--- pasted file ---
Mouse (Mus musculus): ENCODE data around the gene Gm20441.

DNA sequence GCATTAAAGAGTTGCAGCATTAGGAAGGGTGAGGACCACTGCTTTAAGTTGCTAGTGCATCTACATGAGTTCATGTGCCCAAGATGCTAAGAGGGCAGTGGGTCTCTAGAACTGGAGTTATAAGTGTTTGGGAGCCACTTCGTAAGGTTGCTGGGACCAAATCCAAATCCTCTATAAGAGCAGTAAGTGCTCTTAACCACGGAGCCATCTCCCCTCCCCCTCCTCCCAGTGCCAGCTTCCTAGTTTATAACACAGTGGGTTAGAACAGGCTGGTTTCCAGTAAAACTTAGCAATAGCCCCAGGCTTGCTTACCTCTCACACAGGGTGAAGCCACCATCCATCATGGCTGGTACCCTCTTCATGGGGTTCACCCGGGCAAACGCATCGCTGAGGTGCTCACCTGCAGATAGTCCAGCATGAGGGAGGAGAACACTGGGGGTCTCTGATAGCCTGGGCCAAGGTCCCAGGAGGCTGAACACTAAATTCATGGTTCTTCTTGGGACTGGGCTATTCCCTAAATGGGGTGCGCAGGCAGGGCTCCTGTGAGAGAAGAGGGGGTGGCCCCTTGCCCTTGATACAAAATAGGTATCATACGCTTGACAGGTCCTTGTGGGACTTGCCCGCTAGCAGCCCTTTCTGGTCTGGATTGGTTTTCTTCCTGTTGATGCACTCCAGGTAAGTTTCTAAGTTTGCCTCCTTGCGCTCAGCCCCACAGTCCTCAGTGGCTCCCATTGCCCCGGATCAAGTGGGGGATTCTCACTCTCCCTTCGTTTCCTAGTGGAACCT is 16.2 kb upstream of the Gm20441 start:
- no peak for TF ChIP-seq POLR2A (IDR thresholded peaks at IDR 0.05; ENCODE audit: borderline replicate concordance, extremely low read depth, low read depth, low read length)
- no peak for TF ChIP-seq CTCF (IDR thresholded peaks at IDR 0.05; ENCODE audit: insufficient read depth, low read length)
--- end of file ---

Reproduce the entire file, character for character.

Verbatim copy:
Mouse (Mus musculus): ENCODE data around the gene Gm20441.

DNA sequence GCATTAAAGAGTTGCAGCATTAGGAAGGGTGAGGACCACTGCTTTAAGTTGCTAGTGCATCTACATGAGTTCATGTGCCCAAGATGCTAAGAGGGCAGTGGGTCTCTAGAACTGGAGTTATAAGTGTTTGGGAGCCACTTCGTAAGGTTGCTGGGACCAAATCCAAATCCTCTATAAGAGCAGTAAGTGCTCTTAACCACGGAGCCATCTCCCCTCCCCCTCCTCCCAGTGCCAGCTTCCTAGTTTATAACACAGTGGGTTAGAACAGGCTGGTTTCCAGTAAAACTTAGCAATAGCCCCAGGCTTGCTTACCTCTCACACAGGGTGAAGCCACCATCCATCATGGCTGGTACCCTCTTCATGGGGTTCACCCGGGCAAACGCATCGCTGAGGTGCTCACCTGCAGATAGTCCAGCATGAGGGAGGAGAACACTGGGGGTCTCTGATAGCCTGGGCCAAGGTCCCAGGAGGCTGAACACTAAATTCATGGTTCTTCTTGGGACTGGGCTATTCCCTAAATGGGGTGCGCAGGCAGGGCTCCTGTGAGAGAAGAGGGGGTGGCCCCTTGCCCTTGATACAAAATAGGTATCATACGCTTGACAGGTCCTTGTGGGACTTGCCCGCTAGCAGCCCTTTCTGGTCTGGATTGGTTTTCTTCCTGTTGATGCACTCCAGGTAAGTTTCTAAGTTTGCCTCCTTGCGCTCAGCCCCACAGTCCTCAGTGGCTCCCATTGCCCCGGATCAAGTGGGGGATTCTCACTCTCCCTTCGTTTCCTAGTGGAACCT is 16.2 kb upstream of the Gm20441 start:
- no peak for TF ChIP-seq POLR2A (IDR thresholded peaks at IDR 0.05; ENCODE audit: borderline replicate concordance, extremely low read depth, low read depth, low read length)
- no peak for TF ChIP-seq CTCF (IDR thresholded peaks at IDR 0.05; ENCODE audit: insufficient read depth, low read length)